Mary Poppins Returns is now playing across the country and everyone is raving about the music in the film. As you can imagine that living up to the music in the first film is an almost impossible task. But as we learn from our favorite nanny, anything is possible. Last month, I had an amazing time sitting down with the songwriters and composers Marc Shaiman & Scott Wittman to talk about the music in Mary Poppins Returns.
Thank you to Disney for flying me to LA to attend the Mary Poppins Returns press event.
When creating the music for this film, Marc and Scott met and consulted with legendary composer Richard Sherman, one of the geniuses behind the music of the original Mary Poppins. We asked them what it was like meeting him.
Scott Wittman – Oh, that was heaven. I mean, that was really heaven.
Marc Shaiman – I became four years old. I mean, there he was in front of me and I got to ask him, why’d you write this song and why was it in this key? And what was that chord? And the choices of words. And what was Walt Disney like – I don’t remember his answers. But the glorious part of it was that, he loved our movies so much. And that he really felt like it was in good hands. And that in some way, he said to us that, the baton had been passed.
When creating the music for the film we asked Marc and Scott where their inspiration came from.
Scott Wittman – Well, I think that we went back to the books. And there were so many more adventures in all the stories. And so some of them just cried out to be sung. Lin said it great. He said, “You know what’s great about it, is our movie rhymes with the first movie.” And that’s a huge compliment…. But we knew we had it right so it sounded like it was in the same neighborhood of the first movie. And also the first movie was like our teacher. Was our parents. You can’t try to copy. Or even write something that’s so close, that it will only make us pale in comparison. And yet we couldn’t help but find ourselves in the Mary Poppins vernacular.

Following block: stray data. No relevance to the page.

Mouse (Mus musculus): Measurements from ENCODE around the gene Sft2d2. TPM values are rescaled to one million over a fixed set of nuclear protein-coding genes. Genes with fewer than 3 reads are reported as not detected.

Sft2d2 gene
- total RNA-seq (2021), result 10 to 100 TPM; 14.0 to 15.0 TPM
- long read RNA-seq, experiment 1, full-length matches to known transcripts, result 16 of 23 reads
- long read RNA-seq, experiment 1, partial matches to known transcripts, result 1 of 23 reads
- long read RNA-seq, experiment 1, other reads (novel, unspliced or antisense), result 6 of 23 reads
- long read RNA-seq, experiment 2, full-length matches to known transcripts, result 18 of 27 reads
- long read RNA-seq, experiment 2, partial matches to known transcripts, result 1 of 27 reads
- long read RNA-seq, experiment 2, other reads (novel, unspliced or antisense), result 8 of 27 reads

On Including Original Music from The First Film
Marc and Scott were very aware that Emily Blunt would be compared to Julie Andrews and Lin-Manual Miranda to Dick Van Dyke so asking them to sing original songs from the first film would be extremely unfair. They did include some of the melody and some nods to the original songs within the film, but they were very strategic about it. They talked about a time when they wanted to do it but were talked out of it by Producer Marc Platt.